In ancient days (back in the 1970s) the Hershey Company ran a series of tv commercials for Reese’s, like this one, that showed what happened when “ You got your chocolate in my peanut butter…” ending with “Two great tastes that taste great together."
Interesting things are happening on the TechNet Wiki (Beta). For example, this topic, which experiments with a way to have both “officially supported" content coexist with “unsupported community content.”
See where I am going with this?
The original version of this troubleshooting article is posted at 12:27 PM by some user identity named “Officially Supported by Microsoft.” You can see these details in the “History” tab.
The content of this version of the article is exactly the same as the content of the page on TechNet at: http://technet.microsoft.com/en-us/library/dd582089(WS.10).aspx
What’s the diff? Well, the version on TechNet is supported. The version on the wiki is not supported, because it is on the wiki, and nothing on the wiki (Beta) is officially supported, because it is on the wiki.
This is because the wiki always shows you the top of the stack of versions (LIFO), the most recent version. The folk at Microsoft who are charged with making sure that things that say “supported” really ARE supported, point out “Hey, the most recent addition by the community might be an excellent one, it might not be. Until and unless we have tested it and established that it meets our criteria for “supported”, it ain’t – so don’t say it is. It’ll just confuse and frustrate customers.”
Fair enough, right? But what if the wiki could accommodate BOTH an officially supported version of a topic, AND some number of updates that are not yet supported?
This topic is a test for that. What if the first version of the article (the “original” version in the History tab) were supported, but every subsequent version were not?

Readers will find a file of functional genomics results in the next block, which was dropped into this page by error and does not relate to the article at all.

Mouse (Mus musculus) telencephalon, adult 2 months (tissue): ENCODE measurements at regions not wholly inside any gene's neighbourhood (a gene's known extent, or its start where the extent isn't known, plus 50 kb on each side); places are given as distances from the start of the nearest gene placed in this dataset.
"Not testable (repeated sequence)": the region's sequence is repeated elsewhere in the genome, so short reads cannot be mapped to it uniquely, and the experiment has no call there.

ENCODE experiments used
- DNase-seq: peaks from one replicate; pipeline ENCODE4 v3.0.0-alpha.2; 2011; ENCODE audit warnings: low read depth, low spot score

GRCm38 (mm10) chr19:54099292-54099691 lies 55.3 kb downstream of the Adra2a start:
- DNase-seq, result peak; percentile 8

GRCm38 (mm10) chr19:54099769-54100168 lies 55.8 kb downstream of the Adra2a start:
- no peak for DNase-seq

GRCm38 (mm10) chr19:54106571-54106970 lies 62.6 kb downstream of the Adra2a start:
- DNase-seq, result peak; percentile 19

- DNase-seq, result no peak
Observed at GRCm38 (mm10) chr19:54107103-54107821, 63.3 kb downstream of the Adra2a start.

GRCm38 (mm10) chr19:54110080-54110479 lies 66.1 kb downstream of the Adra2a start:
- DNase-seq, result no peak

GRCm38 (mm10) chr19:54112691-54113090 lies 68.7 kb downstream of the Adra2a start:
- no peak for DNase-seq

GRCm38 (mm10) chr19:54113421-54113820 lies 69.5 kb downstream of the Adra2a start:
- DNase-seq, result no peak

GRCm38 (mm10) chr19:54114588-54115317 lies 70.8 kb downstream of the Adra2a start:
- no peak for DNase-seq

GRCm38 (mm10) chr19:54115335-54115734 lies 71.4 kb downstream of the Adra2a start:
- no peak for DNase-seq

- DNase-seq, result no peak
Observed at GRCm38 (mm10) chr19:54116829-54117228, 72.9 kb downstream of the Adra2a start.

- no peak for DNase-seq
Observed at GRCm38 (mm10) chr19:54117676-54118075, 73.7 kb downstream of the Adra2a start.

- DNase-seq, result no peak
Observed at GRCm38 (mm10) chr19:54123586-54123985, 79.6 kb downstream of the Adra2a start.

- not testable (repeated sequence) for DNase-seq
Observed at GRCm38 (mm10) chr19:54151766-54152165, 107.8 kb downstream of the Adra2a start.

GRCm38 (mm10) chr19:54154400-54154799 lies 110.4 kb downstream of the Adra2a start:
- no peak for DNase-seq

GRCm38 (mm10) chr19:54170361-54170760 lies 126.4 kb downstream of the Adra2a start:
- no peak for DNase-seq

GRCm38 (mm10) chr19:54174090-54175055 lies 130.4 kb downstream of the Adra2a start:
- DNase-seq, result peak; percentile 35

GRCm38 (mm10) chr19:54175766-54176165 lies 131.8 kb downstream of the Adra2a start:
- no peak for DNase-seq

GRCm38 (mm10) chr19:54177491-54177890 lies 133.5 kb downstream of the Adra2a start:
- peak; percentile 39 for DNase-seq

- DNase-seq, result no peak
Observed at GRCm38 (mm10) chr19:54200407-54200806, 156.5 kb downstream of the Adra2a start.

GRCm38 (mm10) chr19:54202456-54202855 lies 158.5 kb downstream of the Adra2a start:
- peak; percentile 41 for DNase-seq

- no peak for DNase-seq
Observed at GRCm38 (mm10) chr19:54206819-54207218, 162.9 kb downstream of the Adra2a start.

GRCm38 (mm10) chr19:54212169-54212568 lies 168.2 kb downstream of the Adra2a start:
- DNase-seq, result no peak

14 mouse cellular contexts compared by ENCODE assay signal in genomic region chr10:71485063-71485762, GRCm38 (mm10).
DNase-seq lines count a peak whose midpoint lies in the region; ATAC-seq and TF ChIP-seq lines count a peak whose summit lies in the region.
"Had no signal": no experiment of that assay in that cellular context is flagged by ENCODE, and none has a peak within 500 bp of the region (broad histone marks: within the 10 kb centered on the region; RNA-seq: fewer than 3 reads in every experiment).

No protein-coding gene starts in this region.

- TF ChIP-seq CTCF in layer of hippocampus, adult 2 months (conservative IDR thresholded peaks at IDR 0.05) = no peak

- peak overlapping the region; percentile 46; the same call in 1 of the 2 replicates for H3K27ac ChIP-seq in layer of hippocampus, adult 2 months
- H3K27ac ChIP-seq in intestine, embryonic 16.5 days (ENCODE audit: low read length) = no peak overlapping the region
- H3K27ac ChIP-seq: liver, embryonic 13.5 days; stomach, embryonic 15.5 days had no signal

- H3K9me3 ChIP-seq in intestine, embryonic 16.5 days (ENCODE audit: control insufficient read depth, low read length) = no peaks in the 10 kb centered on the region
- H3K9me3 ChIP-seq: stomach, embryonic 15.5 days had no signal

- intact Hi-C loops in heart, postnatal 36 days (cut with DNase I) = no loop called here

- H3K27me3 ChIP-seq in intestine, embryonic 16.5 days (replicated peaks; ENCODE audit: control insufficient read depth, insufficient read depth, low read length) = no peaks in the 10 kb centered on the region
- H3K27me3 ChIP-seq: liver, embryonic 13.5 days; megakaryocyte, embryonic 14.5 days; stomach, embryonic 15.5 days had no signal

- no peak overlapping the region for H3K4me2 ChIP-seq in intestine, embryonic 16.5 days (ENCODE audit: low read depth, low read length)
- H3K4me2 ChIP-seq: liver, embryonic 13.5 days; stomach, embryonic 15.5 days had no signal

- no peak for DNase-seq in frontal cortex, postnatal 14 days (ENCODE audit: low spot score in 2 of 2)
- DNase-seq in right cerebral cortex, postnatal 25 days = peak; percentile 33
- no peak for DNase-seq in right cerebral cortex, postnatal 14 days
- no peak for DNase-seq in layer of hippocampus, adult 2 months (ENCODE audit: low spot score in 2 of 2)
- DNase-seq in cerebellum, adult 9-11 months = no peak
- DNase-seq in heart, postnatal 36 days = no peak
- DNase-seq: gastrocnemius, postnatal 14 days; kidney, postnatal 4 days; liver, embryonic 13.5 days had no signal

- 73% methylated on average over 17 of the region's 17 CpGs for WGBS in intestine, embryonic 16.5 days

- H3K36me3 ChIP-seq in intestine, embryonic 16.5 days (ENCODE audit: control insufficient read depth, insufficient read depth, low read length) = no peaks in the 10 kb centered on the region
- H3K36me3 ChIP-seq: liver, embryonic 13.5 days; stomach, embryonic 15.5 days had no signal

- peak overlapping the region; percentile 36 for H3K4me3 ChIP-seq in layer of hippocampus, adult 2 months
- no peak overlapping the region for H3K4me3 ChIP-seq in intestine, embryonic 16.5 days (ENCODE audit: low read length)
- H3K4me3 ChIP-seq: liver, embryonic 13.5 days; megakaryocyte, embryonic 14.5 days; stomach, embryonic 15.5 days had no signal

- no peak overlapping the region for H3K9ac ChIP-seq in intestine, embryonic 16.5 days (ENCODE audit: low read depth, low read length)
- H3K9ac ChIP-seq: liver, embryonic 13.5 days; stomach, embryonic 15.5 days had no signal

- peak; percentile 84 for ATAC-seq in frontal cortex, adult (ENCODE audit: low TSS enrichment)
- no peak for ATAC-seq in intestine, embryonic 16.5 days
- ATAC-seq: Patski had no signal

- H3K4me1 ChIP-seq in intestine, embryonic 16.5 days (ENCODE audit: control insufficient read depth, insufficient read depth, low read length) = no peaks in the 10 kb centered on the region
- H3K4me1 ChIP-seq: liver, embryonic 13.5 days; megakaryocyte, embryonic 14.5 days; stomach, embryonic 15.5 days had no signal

Is there value added by the additional information on troubleshooting this issue from other sources (including non-Microsoft sites)? You tell me.
In the History tab click the Original version, and the Current Revision (most recent version) and then click “Compare Versions.”
The screen shows in RED all the things that were taken out, and in GREEN all the things that were added.
Seems like all we need now is a way for an “improved” article to made “official.” Some sort of voting or flag system that allows users to say “This works. We like it. Please officially support it.”
Supported and Unsupported content mixed together on the Wiki (assuming you can easily tell them apart when you want to)? A great idea on par with the Peanut Butter Cup? Or, not so much?
If both were mixed on the wiki, which would you choose as your default view?
1) Show me the supported content first, and then help me find the most recent update (which may or may not be supported)
2) Show me the most recent update first, and then help me find the original supported version, and show me the deltas
The Poster Guy’s latest, the “Remote Desktop Services Component Architecture” poster, provides a visual reference for understanding key Remote Desktop Services technologies in Windows Server 2008 R2. It explains the functions and roles of Remote Desktop Session Host, Remote Desktop Virtualization Host, Remote Desktop Connection Broker, Remote Desktop Web Access, Remote Desktop Gateway, RemoteFX and Remote Desktop Licensing.